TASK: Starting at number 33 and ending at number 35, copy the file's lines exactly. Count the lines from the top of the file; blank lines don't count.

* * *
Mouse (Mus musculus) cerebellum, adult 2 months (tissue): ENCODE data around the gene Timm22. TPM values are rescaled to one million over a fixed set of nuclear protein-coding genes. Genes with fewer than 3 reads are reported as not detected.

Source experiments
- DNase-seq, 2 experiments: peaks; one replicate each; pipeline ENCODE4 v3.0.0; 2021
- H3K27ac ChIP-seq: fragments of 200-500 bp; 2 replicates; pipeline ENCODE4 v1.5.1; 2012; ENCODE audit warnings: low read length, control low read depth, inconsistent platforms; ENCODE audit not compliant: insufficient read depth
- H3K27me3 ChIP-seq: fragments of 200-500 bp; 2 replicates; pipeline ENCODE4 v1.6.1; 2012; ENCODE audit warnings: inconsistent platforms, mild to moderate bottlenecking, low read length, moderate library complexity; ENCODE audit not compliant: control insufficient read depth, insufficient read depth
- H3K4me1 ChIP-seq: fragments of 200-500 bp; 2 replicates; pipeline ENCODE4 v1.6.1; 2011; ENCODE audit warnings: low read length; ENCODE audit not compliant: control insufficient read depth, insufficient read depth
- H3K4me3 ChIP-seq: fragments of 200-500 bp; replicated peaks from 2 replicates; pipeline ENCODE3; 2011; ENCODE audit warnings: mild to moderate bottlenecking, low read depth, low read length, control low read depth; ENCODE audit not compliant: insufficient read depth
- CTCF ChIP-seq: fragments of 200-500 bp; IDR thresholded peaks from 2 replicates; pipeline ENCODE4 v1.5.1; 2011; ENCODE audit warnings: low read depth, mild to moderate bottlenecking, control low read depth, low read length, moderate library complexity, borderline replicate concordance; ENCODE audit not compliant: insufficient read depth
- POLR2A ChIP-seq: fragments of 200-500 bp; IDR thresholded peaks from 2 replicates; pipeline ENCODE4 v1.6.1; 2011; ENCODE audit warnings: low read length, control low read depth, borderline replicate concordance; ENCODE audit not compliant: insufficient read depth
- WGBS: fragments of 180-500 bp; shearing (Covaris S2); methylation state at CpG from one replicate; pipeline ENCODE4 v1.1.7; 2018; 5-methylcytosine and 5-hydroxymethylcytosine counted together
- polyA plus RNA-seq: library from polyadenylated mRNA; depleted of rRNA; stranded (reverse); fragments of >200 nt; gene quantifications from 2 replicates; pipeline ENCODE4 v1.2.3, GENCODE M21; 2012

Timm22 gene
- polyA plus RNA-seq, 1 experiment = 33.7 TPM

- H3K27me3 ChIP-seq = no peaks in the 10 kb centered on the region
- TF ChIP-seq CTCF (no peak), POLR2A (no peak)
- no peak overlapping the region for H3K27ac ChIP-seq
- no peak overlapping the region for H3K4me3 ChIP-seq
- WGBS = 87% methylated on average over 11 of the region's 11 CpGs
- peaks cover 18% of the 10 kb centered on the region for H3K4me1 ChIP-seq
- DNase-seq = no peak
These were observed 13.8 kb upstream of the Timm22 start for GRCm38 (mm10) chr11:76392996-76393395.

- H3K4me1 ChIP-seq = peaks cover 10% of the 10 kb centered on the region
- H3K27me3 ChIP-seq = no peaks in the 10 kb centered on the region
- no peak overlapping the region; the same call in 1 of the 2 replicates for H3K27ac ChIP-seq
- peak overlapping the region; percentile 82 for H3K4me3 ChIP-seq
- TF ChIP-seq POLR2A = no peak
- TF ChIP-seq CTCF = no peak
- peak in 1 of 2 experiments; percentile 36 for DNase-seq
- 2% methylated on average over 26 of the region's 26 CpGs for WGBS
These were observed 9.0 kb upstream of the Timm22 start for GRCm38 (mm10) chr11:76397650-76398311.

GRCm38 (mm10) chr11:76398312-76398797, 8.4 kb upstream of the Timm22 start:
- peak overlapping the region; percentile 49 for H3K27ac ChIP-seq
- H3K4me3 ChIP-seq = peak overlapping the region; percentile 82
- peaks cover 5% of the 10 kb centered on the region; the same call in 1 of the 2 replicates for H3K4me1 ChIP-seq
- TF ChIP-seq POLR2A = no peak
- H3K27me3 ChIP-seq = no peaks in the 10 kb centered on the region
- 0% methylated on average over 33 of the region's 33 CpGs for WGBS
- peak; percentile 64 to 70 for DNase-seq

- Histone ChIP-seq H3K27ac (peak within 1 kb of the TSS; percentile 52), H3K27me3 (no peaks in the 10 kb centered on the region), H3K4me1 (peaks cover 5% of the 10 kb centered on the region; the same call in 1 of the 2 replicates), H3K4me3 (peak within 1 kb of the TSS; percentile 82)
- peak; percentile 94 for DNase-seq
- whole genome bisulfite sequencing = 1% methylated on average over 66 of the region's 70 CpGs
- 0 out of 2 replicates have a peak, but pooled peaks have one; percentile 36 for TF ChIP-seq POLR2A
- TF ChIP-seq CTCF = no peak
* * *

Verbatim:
- H3K4me3 ChIP-seq = peak overlapping the region; percentile 82
- peaks cover 5% of the 10 kb centered on the region; the same call in 1 of the 2 replicates for H3K4me1 ChIP-seq
- TF ChIP-seq POLR2A = no peak